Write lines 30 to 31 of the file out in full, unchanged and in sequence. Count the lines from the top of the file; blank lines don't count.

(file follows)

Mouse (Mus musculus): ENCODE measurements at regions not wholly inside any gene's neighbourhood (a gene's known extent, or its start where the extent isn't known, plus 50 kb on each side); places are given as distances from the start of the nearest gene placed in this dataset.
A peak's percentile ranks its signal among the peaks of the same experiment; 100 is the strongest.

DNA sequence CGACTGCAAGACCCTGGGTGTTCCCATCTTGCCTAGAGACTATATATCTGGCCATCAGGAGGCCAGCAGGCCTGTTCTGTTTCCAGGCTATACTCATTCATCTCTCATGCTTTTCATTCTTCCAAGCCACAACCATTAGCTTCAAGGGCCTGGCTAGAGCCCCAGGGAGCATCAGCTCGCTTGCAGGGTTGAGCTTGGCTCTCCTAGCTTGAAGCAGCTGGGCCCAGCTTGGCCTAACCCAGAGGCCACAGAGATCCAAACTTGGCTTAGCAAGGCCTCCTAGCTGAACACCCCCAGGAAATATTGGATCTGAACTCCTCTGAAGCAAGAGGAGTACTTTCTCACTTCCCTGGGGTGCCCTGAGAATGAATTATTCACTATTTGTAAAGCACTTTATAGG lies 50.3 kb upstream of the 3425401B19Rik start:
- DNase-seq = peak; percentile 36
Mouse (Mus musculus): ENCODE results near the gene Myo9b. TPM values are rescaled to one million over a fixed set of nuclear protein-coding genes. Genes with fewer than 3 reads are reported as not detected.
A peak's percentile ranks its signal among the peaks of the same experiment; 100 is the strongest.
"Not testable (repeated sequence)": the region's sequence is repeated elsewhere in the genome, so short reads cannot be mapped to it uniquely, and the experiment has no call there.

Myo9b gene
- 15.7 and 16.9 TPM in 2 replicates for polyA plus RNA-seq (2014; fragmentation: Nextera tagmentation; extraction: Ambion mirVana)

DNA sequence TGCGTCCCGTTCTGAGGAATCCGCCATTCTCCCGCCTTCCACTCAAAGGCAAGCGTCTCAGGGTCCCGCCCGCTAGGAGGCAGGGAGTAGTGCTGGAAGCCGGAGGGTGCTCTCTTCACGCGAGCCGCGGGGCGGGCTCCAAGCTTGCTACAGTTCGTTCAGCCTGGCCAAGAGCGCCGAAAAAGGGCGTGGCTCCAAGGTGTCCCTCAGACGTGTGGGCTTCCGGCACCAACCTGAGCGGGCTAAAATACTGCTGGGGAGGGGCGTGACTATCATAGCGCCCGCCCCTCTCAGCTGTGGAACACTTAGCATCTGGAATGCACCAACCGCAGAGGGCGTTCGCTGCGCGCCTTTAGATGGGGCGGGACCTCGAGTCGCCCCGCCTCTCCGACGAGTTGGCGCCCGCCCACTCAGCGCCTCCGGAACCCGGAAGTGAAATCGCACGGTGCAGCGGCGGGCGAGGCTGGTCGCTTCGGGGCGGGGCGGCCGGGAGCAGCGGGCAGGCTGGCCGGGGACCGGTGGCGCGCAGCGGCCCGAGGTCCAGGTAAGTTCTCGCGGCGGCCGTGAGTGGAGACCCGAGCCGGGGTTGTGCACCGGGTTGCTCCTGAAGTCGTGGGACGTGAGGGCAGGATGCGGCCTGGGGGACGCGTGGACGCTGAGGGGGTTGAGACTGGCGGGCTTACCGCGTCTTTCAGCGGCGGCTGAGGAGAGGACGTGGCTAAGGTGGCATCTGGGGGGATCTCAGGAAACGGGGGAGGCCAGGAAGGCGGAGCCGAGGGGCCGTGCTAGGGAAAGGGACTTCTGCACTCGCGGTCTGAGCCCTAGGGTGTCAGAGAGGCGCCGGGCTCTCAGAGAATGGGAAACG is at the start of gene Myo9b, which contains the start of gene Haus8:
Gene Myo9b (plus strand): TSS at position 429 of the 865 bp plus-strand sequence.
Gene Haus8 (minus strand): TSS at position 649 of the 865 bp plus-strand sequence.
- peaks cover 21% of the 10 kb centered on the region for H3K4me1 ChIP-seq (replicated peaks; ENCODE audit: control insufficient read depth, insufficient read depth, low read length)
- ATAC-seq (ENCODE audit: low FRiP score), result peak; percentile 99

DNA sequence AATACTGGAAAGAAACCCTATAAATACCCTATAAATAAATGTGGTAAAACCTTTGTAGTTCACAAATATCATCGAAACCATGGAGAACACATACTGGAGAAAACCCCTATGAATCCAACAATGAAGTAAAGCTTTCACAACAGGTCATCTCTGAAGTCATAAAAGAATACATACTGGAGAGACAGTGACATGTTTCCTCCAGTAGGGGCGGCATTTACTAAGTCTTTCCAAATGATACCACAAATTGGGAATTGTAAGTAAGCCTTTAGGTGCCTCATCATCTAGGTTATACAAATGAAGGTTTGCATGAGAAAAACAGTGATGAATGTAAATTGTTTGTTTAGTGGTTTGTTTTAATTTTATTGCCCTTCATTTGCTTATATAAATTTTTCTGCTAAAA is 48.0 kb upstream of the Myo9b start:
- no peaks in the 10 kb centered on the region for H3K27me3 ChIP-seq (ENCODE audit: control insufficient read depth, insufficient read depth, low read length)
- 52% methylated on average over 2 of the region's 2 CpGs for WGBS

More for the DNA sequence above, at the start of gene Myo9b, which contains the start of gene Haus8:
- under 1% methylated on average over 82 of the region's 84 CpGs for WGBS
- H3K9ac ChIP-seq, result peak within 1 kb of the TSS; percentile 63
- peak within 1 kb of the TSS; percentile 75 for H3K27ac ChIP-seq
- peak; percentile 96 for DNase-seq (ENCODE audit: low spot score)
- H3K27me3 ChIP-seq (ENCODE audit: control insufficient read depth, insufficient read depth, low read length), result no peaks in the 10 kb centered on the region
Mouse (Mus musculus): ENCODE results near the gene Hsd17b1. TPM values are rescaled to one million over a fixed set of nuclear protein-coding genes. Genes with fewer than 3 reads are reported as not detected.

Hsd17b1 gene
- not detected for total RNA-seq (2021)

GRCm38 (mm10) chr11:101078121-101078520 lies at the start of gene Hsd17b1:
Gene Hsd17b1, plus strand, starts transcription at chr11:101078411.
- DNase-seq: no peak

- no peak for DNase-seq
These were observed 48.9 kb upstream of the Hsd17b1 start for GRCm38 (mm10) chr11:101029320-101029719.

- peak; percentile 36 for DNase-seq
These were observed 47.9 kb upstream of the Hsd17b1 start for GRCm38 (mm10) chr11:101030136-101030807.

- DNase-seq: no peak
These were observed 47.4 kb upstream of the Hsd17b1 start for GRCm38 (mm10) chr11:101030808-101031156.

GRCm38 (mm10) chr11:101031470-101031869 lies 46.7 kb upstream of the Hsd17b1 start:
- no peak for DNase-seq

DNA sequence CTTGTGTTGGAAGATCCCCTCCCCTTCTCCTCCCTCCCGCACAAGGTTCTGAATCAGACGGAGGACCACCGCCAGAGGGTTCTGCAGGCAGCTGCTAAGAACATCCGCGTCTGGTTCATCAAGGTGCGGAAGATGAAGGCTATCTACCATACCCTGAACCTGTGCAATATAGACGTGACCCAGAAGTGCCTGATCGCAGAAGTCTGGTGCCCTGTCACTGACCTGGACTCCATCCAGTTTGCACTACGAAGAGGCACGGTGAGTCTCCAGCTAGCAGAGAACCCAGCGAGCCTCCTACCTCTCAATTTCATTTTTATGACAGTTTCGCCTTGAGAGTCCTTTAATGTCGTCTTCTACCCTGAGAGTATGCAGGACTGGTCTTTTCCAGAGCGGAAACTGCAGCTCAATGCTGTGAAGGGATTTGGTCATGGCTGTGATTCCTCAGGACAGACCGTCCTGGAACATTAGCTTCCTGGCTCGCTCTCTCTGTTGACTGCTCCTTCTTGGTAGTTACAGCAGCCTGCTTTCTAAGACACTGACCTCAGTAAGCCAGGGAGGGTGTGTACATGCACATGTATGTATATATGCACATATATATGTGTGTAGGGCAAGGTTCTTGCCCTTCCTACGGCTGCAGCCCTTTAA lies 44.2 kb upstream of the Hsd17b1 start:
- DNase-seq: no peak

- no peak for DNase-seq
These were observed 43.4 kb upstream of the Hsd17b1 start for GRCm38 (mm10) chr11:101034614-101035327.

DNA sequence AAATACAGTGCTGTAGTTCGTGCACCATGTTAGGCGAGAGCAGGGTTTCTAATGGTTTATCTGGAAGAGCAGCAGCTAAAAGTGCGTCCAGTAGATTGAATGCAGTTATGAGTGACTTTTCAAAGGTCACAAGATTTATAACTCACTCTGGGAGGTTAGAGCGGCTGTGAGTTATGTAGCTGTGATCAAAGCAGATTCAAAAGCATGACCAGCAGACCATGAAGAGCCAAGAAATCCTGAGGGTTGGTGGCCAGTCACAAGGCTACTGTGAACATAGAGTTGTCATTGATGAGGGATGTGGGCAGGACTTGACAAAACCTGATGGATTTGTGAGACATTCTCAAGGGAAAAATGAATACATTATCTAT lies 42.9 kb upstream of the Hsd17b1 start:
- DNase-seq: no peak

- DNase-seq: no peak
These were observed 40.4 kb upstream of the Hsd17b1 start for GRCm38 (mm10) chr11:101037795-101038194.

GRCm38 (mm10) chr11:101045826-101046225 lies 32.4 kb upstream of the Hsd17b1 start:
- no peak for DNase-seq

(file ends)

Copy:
- no peak for DNase-seq
These were observed 48.9 kb upstream of the Hsd17b1 start for GRCm38 (mm10) chr11:101029320-101029719.